Coworker: starts laughing really hard* “That guy was crazy! Oh my god, ok, I’m good.”

(The day continued nicely and now she is one of our best employees and one of my good friends. We joke about it to this day!)

Unfiltered Story #103648

, , | Unfiltered | January 14, 2018

A little bit of background: I work at a coffee shop where the customer receipts and the food order ticket both print out right next to the register. The cashier is then supposed to take the order ticket and give it to the worker at the food station. Without this ticket, we don’t know what food to make.

One morning we are SLAMMED! I clock in and am immediately put on register. My store manager is working on food right behind me. She hands me two croissants to hand out.

Me: “Two croissants to go!”
(Customer approaches and I go to hand them over)
Customer: “I’d like those in a bag with the rest of my order.”
Me: “Ok, not a problem. What else did you order?”
(Customer mumbles something about a bagel and walks away. For the next 15 minutes my manager and I are trying to figure out what else he ordered. This is hard to do since I don’t have enough time between ringing out customers to look at the previous sales on the register. Finally the customer and his wife come back up.)
Customer: “Where’s my food?! We’ve been waiting a long time!”
Me: “Yes, sorry about that. We’re just having some trouble figuring out what else you ordered. What did you get?”
Customer: *mumbling while looking at his wife* “We got two bagels.”
Customer’s Wife: *also mumbling* “And an avocado toast.”
(At this point both my manager and I are exchanging looks as we don’t have any orders matching that description. Finally I decide to just ask for the name.)
Me: “What was the name?”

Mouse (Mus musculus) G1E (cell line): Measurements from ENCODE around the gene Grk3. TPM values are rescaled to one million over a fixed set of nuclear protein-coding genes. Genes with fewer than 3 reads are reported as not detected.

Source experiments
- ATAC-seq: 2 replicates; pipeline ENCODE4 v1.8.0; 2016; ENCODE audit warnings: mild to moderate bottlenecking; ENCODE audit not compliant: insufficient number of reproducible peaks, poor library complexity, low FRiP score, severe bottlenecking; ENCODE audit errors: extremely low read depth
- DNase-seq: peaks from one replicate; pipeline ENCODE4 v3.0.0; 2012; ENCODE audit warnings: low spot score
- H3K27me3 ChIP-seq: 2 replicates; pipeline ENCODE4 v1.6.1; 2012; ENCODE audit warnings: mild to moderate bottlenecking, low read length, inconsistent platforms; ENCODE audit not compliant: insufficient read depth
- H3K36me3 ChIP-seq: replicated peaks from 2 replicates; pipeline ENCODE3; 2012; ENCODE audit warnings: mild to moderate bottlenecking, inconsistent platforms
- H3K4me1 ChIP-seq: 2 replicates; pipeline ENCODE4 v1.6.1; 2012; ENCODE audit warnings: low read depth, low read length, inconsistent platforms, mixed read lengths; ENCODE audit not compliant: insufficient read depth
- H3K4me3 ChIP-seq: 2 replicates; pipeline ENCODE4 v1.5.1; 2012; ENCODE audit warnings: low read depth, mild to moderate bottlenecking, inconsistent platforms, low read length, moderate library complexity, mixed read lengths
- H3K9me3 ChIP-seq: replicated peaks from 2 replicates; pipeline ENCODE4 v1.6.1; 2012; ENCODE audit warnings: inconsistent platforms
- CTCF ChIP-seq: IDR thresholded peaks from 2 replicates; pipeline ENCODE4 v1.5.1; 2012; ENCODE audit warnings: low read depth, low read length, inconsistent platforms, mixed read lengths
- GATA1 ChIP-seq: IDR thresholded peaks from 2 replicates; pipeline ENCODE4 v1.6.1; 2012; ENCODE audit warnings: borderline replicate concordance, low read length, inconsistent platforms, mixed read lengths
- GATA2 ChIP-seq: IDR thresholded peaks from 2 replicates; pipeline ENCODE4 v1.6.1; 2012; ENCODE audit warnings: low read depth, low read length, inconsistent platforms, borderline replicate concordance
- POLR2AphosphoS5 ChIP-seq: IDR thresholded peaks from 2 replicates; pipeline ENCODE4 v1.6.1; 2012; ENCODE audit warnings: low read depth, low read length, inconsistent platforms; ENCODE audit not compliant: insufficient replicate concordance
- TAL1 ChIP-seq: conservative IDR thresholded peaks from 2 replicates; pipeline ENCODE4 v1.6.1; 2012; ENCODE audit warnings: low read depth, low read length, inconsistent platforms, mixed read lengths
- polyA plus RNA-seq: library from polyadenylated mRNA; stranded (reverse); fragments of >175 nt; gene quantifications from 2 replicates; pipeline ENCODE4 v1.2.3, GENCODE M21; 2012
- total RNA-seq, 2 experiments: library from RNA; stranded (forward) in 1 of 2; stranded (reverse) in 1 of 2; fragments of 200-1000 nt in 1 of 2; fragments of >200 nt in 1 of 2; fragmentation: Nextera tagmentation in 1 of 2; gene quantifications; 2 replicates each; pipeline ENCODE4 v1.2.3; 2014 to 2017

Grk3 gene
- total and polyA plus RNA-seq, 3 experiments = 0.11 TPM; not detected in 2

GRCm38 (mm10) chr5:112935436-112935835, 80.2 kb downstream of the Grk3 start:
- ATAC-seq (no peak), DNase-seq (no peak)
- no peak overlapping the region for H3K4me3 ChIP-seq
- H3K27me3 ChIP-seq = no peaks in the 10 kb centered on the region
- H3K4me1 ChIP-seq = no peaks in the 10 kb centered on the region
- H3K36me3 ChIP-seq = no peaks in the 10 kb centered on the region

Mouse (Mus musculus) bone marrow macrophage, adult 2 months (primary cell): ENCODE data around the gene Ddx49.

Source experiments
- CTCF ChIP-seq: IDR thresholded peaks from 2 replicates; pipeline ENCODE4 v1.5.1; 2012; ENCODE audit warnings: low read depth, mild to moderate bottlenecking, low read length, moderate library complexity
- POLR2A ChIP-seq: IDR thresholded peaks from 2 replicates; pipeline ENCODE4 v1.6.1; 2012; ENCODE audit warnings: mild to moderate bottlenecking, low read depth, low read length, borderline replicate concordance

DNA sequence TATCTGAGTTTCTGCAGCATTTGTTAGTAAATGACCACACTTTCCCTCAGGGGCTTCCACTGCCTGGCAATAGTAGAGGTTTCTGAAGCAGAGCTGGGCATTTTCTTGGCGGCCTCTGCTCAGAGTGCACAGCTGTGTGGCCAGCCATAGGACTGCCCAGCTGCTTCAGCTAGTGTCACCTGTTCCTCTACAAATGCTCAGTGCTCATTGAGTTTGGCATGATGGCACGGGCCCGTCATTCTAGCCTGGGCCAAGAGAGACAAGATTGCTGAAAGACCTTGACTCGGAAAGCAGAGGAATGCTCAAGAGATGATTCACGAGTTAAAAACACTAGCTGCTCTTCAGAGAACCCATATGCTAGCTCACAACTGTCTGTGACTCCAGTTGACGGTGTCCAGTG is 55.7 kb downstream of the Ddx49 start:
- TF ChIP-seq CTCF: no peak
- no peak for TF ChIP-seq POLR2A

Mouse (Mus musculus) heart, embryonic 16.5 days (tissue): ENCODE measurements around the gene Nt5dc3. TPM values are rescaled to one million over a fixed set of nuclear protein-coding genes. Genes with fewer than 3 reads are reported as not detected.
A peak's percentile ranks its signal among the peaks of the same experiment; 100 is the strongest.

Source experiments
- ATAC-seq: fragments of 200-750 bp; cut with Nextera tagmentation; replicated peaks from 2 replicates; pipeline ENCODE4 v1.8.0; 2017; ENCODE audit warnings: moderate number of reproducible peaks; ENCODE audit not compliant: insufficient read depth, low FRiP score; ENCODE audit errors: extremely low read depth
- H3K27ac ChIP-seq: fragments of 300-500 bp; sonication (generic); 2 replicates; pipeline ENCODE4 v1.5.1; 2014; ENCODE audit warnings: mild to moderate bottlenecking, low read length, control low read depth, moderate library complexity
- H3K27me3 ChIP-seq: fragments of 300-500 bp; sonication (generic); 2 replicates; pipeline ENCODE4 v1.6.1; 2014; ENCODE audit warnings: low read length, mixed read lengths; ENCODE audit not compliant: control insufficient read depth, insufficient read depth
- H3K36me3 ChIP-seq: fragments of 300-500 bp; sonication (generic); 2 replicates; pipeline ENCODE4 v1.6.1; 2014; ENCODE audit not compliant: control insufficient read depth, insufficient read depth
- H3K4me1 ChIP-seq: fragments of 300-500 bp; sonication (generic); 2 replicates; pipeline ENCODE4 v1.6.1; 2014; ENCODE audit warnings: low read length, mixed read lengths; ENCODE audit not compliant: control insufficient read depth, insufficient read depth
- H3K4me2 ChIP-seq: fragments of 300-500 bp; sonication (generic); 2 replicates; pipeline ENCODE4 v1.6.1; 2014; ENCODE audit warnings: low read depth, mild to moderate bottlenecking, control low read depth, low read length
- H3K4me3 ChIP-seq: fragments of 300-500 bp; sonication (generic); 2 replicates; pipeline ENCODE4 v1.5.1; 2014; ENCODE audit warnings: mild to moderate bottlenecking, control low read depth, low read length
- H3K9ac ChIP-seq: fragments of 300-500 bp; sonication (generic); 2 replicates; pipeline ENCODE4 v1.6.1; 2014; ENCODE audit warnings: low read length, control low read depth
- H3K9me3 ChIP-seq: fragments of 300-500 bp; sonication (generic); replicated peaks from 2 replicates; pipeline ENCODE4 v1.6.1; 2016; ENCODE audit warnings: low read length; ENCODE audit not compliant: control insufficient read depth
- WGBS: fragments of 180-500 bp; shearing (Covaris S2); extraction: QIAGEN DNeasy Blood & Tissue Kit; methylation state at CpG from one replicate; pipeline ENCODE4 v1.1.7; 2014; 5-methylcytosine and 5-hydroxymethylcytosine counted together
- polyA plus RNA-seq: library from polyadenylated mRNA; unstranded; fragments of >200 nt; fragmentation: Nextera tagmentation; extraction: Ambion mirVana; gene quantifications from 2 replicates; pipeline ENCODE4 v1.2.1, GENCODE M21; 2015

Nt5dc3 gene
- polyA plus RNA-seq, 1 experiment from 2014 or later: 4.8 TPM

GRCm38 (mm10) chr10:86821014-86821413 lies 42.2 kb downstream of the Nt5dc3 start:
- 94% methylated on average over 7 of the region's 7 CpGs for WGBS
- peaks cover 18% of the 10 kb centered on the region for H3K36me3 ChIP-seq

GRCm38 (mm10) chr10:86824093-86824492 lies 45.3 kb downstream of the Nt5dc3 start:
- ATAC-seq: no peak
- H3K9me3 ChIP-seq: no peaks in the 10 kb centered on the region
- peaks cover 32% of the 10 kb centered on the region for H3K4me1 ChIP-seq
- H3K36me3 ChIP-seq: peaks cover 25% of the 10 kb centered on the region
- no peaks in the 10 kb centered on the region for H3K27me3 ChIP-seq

Customer: “It’s [customer’s name]!”
(He proceeds to pull the order ticket OUT OF HIS POCKET to show me. I’m dumbfounded at the point trying to figure out how best to explain the situation without letting the customer know that he was a complete idiot for taking that in the first place.)
Me: “Sir where did you get that?”
Customer: “From there!” *points at the printer next to the register, meaning our cashier did not mistakenly hand it to him. He had reached past our cashier while she was distracted and taken it.*
Me: “Well, the reason we haven’t made your food yet is because you’ve taken the order ticket. Without that we don’t know what to make.”
(Customer proceeds to stare at me as if he doesn’t quite understand. I try to explain it again before he cuts me off.)
Customer: “Ugh, alright! Here!
(I give the order ticket to my manager, who then makes it as quickly as she can before throwing everything in a bag and handing it off. Once they leave we just shake our heads in disbelief. This guy was a regular so there was no excuse for him not knowing how our system works! Needless to say we spent the rest of the day telling our coworkers and laughing at him.)